7.3 Human Exploration of Mars

Crewed surface operations of 30 sols by four to six astronauts are projected (Drake et al., 2010) to begin in 2031 (Figure 7 Ⓙ), with an additional mission similar in profile in 2033 (Figure 7 Ⓚ). Given the short duration, a mission-critical biomanufactory as described herein is unlikely to be deployed. However, these short-term, crewed missions RMA-S1, S2 provide opportunities to increase the TRL of biomanufactory elements for 500 sol surface missions RMA-L1 (Figure 7 Ⓜ) in 2040 and RMA-L2 (Figure 7 Ⓝ) in 2044. Building on the abiotic ISRU from early Artemis missions, we propose that RMA-S1 carry experimental systems for C-and-N-fixation processes such that a realized biomanufactory element can be properly scaled (Figure 5). Since RMA-S1, S2 will be crewed, regolith process testing becomes more feasible to be tested onsite on the surface of Mars, than during a complex sample return mission. Additionally, while relying on prepacked food for consumption, astronauts in RMA-S1 will be able to advance the TRL of platform combinations of agriculture hardware, crop cultivars, and operational procedures. An example is growing crops under various conditions (Figure 3A) to validate that a plant microbiome can provide a prolonged benefit in enclosed systems, and to determine resiliency in the event of pathogen invasion or a loss of microbiome function due to evolution. Additionally, the TRL for crop systems can be re-evaluated on account of partial gravity and/or microgravity.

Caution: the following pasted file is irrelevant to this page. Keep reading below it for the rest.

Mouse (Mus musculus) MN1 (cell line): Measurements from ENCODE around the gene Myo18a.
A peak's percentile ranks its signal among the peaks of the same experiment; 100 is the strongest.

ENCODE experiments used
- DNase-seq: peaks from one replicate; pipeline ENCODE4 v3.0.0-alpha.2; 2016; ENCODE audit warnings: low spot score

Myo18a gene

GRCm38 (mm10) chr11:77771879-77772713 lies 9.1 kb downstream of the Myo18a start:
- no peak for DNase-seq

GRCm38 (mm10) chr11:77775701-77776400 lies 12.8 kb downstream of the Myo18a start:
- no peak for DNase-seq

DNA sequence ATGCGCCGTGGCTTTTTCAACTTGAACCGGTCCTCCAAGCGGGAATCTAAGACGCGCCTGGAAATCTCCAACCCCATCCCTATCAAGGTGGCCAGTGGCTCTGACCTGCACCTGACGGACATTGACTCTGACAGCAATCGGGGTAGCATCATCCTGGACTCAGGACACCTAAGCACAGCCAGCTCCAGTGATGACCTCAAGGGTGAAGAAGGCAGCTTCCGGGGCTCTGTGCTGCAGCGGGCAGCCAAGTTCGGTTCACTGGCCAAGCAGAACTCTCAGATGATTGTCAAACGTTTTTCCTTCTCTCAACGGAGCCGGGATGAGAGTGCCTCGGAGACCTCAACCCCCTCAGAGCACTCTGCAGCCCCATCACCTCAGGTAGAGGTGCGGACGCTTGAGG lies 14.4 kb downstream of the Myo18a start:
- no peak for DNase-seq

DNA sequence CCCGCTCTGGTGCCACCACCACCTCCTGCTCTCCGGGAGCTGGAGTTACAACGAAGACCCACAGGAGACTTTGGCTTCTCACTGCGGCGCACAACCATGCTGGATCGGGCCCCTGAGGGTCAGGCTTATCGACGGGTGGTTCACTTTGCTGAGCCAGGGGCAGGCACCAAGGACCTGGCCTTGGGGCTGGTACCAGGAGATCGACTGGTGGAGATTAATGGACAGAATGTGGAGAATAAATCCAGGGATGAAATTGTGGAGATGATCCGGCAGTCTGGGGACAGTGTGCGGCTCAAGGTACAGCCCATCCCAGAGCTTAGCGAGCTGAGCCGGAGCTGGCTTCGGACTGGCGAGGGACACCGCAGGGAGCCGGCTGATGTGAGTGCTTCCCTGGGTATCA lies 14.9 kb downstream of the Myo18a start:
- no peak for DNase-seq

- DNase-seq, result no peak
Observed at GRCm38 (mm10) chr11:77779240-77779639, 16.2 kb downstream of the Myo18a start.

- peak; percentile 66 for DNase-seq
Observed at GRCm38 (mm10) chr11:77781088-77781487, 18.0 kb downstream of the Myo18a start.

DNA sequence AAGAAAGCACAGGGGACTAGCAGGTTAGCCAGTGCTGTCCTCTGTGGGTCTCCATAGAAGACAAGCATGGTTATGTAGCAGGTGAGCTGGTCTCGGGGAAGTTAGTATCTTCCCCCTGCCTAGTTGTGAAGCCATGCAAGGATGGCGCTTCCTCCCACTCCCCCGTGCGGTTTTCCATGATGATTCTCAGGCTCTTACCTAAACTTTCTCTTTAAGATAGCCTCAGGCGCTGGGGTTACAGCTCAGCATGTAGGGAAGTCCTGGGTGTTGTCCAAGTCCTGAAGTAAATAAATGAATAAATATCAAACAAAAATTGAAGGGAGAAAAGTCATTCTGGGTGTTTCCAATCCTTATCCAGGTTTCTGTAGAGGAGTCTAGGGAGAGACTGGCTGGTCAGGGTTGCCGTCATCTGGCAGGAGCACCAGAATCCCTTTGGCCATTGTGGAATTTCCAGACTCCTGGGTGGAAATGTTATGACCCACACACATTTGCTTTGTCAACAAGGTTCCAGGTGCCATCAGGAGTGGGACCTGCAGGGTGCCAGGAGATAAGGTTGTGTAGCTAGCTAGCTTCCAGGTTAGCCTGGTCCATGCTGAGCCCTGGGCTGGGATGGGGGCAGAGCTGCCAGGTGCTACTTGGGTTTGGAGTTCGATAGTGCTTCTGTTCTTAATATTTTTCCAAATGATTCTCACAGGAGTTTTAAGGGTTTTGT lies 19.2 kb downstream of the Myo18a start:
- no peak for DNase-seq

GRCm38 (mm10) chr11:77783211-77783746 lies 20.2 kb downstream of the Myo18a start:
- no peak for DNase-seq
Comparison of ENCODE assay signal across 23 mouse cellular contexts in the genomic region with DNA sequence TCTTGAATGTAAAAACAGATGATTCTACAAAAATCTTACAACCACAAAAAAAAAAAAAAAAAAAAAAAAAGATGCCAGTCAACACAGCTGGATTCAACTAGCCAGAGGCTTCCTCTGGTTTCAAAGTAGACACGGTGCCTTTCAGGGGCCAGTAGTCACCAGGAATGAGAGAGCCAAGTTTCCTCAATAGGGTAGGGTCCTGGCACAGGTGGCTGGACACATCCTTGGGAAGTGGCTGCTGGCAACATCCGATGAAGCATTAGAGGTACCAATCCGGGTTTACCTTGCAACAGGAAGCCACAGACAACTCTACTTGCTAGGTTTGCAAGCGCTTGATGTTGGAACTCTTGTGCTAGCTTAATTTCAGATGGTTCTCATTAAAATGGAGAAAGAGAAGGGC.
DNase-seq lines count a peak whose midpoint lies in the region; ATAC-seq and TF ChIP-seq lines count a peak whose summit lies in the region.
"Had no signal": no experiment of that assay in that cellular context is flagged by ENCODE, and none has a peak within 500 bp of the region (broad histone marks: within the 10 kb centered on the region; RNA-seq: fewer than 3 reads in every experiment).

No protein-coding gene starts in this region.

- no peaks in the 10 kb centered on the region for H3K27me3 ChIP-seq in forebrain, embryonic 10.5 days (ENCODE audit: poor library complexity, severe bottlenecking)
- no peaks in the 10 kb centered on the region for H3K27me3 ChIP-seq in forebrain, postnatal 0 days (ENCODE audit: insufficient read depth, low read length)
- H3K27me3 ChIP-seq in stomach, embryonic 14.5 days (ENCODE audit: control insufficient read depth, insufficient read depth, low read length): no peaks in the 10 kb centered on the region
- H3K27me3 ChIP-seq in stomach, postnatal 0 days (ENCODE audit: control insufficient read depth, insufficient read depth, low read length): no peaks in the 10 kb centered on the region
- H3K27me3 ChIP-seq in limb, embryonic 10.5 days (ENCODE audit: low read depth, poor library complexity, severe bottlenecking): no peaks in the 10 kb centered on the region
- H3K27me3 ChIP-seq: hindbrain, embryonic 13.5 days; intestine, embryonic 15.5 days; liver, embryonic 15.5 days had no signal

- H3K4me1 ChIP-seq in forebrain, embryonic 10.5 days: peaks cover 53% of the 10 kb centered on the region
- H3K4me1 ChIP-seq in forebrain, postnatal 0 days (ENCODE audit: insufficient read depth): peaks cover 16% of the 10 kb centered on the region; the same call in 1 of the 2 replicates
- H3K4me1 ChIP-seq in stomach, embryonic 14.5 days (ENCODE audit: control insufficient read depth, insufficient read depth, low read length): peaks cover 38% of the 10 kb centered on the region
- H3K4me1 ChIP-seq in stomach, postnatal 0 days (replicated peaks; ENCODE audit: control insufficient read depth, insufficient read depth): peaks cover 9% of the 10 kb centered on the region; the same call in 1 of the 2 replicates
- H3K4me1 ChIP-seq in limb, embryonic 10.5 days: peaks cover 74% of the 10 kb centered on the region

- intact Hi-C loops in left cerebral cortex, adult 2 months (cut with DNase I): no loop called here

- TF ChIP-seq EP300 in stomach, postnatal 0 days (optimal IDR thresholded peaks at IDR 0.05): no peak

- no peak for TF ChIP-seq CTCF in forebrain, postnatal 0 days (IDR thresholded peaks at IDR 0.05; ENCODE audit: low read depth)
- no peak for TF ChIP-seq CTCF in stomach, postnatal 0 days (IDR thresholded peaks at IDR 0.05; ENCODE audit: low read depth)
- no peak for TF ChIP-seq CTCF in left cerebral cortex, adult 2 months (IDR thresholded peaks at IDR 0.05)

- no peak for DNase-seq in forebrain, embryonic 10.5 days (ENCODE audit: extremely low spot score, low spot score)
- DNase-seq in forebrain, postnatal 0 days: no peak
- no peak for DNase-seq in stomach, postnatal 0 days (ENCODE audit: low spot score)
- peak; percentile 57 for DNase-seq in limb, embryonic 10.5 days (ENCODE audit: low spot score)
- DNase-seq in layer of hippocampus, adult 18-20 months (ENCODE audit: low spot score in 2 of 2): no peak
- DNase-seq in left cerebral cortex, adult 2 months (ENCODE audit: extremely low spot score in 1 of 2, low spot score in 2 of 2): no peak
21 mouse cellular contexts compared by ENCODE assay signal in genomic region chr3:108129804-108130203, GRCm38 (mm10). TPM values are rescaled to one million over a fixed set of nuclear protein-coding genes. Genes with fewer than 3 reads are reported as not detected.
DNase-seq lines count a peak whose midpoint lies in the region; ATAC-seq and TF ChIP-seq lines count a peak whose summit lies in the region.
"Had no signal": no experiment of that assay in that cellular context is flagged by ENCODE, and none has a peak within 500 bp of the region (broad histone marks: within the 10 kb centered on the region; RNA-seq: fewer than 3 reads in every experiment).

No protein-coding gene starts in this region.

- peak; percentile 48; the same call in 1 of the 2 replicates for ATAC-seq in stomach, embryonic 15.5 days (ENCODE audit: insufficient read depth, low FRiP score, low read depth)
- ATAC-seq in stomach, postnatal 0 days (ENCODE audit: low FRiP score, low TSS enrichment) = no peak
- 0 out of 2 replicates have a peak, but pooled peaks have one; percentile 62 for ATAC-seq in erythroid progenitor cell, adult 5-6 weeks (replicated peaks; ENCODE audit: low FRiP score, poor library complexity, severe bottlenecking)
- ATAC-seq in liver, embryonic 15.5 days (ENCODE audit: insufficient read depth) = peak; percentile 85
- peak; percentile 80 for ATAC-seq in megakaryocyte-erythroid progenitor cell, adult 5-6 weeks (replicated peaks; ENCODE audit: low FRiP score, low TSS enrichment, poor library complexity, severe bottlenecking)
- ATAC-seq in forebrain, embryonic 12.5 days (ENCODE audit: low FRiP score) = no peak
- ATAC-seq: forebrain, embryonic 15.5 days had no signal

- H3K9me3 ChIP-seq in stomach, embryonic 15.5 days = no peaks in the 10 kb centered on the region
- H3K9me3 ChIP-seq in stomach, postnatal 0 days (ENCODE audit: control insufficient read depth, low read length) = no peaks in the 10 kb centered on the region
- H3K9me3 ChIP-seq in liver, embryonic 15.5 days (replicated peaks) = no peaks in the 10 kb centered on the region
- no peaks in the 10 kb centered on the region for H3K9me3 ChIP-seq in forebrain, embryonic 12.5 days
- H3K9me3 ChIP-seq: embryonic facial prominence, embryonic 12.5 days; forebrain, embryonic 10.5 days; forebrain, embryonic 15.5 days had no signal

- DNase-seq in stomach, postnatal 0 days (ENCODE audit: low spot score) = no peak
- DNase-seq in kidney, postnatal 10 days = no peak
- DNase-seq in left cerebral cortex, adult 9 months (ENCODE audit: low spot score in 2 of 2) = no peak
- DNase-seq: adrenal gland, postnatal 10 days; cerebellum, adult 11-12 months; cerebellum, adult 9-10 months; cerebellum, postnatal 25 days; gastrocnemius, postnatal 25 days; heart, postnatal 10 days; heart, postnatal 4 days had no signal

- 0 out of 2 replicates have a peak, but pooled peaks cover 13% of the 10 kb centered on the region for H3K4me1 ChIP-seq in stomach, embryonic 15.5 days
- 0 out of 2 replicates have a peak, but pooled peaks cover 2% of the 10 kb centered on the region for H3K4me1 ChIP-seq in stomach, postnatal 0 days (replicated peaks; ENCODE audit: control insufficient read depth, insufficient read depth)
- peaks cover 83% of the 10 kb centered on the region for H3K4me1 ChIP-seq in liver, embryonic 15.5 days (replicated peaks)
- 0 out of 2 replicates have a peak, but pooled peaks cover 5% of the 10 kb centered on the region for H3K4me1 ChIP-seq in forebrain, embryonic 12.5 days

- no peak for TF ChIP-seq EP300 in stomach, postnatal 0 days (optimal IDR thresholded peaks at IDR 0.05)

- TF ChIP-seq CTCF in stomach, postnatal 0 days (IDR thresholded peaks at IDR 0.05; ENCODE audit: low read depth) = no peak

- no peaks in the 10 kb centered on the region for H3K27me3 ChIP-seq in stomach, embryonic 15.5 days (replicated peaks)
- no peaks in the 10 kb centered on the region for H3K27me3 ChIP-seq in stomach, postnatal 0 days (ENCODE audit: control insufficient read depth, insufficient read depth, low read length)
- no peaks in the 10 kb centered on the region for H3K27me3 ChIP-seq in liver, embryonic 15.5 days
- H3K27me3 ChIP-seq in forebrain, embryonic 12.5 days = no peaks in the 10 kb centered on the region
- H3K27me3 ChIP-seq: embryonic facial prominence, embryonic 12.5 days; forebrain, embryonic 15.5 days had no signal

The RMA-S1 and RMA-S2 crews will be exposed for the first time to surface conditions after interplanetary travel, allowing for an initial assessment of health effects that can be contrasted to operations on the lunar surface (Figure 7 Ⓕ), and that may be alleviated by potential biomanufactory pharmaceutical and functional food outputs (Figures 3B,C). The RMA-S1 and RMA-S2 mission ISRU and FPS experiments will also provide insight into the input requirements for downstream biomanufactory processes. ISM technologies such as bioplastic synthesis and additive manufacture (Figure 4) can be evaluated for sufficient TRL. Further, loop closure performance for several desired products can also be tested. This will help estimate the impact of waste stream characteristics changes on recycling (Brémond et al., 2018).